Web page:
A world government is the ultimate dream for normative IR theorists. Because normative IR theory focuses on creating cosmopolitans, a single world government would be the ideal end goal. Having a world government would mean every human would receive the same rights and opportunities notwithstanding race, ethnicity, or place of birth. Although the UDHR is currently being implemented, there are some nations that do not participate. With a world government, every nation would be required to follow the same list of human rights. Moreover, the entire world would follow only one political ideology, or maybe even create a new political economic method based off of the current ideologies, which in turn would allow for equal advancement globally. There would no longer be a separation of lower developed nations or more developed nations. This being said, employment rates would increase, and because every individual in the world would be working for the same government, the job market would overall be expanded. Also, the varying world cultures could come together and share ideas and experiences. In the words of a normative IR theorist, everybody could grow to be a global citizen. In these regards, a world government would make for a good idea, with equal rights and opportunity. In my opinion, however, a world government is plainly too idealistic.

            I do not consider myself a complete realist because the idea of not wanting to expand the international relations in your country seems wasteful to me, and takes away from the opportunity to expand your knowledge and experiences. I don’t, however, consider myself a normative IR theorist either. That being said, a world government does not seem like a good or reasonable idea in my opinion. There are too many differences globally to even attempt a world government. Even breaking down cultural barriers within my close friend group can be difficult, so I cannot imagine trying to do this on a global scale, while implementing laws and regulations. David Brooks’ Toughing it Out discusses the globe’s current “unadorned struggles for power.” Today, nations fight for power and dominance. Or even argue about slight differences in religion, for example the Sunni Muslims versus the Shia Muslims in Saudi Arabia and Iran. If we are unable to resolve differences like these, how can the globe collaborate to create a world government? In conclusion, I do not believe a world government could be attained because of differences in economy, politics, and culture.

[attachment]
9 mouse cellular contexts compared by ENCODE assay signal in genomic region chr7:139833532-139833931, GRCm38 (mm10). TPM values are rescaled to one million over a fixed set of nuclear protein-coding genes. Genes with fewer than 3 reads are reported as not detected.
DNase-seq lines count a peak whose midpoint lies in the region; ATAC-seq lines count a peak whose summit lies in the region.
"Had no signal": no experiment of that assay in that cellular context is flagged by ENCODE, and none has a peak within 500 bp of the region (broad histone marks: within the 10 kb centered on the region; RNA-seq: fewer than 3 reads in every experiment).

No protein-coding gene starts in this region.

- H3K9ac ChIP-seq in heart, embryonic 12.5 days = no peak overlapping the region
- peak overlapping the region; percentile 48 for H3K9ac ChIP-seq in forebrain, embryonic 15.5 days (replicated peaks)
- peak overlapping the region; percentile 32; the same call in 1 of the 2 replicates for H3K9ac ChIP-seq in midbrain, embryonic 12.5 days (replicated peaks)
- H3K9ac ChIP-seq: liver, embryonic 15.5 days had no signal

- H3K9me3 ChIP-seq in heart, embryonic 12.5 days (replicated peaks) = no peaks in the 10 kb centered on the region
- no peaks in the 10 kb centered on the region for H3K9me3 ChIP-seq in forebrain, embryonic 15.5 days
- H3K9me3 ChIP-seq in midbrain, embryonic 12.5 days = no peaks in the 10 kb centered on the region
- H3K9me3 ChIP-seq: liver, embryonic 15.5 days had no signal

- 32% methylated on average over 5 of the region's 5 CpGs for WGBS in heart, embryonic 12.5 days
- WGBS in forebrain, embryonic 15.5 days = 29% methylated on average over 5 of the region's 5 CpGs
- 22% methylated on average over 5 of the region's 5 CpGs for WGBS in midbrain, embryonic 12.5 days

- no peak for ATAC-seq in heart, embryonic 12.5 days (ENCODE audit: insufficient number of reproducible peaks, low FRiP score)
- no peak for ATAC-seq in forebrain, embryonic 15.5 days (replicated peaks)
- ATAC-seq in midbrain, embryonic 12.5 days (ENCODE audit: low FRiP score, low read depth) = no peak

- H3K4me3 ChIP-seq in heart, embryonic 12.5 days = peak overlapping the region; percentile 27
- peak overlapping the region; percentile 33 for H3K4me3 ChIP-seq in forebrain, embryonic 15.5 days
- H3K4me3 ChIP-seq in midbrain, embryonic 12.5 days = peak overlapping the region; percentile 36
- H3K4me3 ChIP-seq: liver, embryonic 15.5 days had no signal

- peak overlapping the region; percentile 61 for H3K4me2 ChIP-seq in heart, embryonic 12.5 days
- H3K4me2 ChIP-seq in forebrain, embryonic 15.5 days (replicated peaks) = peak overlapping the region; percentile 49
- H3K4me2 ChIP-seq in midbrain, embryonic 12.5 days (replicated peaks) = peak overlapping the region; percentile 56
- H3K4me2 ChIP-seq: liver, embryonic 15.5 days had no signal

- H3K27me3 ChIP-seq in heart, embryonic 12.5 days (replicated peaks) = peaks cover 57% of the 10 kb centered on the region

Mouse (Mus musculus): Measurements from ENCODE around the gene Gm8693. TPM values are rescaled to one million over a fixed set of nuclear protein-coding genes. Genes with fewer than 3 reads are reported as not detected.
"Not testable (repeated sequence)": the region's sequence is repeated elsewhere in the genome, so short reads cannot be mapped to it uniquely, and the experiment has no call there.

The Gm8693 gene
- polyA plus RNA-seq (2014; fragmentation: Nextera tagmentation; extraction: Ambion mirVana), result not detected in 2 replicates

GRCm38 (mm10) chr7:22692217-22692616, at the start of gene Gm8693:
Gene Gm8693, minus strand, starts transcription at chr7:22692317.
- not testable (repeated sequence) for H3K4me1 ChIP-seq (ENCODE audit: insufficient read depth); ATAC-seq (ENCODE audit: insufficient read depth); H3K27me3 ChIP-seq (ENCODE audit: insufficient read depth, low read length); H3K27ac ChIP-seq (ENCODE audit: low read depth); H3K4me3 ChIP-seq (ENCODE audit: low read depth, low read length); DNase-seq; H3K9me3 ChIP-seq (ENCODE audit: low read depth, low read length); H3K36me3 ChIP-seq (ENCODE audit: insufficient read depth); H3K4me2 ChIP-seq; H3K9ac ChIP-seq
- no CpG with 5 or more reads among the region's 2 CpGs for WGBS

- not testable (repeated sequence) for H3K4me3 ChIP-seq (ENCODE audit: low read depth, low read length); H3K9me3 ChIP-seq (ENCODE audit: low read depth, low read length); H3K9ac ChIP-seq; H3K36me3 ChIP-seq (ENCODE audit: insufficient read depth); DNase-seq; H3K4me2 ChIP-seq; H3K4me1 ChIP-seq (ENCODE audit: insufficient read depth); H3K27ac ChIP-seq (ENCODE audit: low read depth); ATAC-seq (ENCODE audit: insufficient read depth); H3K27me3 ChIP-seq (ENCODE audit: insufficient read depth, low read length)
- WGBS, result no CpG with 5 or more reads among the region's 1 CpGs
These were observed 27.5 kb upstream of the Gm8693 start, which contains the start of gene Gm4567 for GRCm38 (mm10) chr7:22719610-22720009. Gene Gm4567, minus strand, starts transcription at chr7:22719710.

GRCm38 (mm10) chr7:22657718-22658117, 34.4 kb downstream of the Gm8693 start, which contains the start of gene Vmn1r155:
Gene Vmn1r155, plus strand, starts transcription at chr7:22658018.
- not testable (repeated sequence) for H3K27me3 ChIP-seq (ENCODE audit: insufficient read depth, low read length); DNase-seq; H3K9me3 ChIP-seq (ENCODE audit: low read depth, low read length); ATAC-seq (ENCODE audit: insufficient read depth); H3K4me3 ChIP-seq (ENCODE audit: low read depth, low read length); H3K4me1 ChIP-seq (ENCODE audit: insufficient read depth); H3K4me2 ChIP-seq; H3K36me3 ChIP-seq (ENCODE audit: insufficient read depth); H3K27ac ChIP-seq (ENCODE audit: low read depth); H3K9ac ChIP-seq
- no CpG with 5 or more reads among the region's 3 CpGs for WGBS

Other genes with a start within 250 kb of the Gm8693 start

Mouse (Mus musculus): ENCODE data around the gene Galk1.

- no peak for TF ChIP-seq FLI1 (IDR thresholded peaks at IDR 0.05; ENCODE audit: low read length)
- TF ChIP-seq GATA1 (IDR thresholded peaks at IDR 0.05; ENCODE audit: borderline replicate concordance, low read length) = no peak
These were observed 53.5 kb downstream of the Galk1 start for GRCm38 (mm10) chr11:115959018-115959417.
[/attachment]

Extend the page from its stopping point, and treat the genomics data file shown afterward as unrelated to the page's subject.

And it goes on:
World News Reflection:

            To begin, following up on the EU Parliament vote to ban weapon exports to Saudi Arabia, the Netherlands are the first nation to implement the distribution of weapons to Saudi. The Dutch Parliament has set the precedent for the EU, and the Netherlands hopes countries such as the UK, France and Germany will follow. Moreover, to follow up on the OPEC meeting in Doha, Qatar last month, another gathering will take place to discuss the next steps to introduce the freezing oil of production. Similar to last month, Saudi Arabia, Venezuela, Russia, and other top oil producers will attend, and there is an expectation of 15 (around 73% of the world’s global output) and non OPEC producers to follow the initiative. Next, on the ecotourism spectrum, Saudi Arabia has often not been an area of plausible interest for most non-Muslims. And the Saudi economy has flourished despite not gaining an ecotourism income. Officials at the tourism commission, however, state that the country is slowing starting to open up to tourism although they are continue to make it a priority to encourage Saudi’s to visit their home country. Travelling to Saudi Arabia as a non-Muslim or non-Saudi may be becoming a future possibility. Finally, to end on the most notorious international issue concerning Saudi Arabia, the Sunni nation continues to feud with Iran, but may be ready for intervention. Prince Turki of the Saudi royal family explained to BBC News that they are ready at any time to talk with Iran because they have common interest, a common God, they share a common prophet. Prince Turki, however, explains that they can only talk under certain conditions such as truly addressing their current affairs and how they can better them.

            In conclusion, if I were to do this assignment in a future class I would continue to study Saudi Arabia because I believe it to be a critical driver in today’s economy and international relations in general. Because the US, one of the world’s “leaders” in regards to various international issues, is close allies with Saudi, much of what they do on a diplomatic and international scale is closely followed. There are new (and old) issues being covered daily. Moreover, much of the world is dependent on Saudi’s oil exports – one of the world’s most needed and used nonrenewable resources. And finally, for a more personal reason, as the Middle East evolves and slowly becomes influenced by Western culture, I find watching Saudi Arabia’s progress fascinating because it is where part of my upbringing took place.

New York Times

Netherlands Weapon Ban
Independent UK

New York Times

New York Times

Saudi v Iran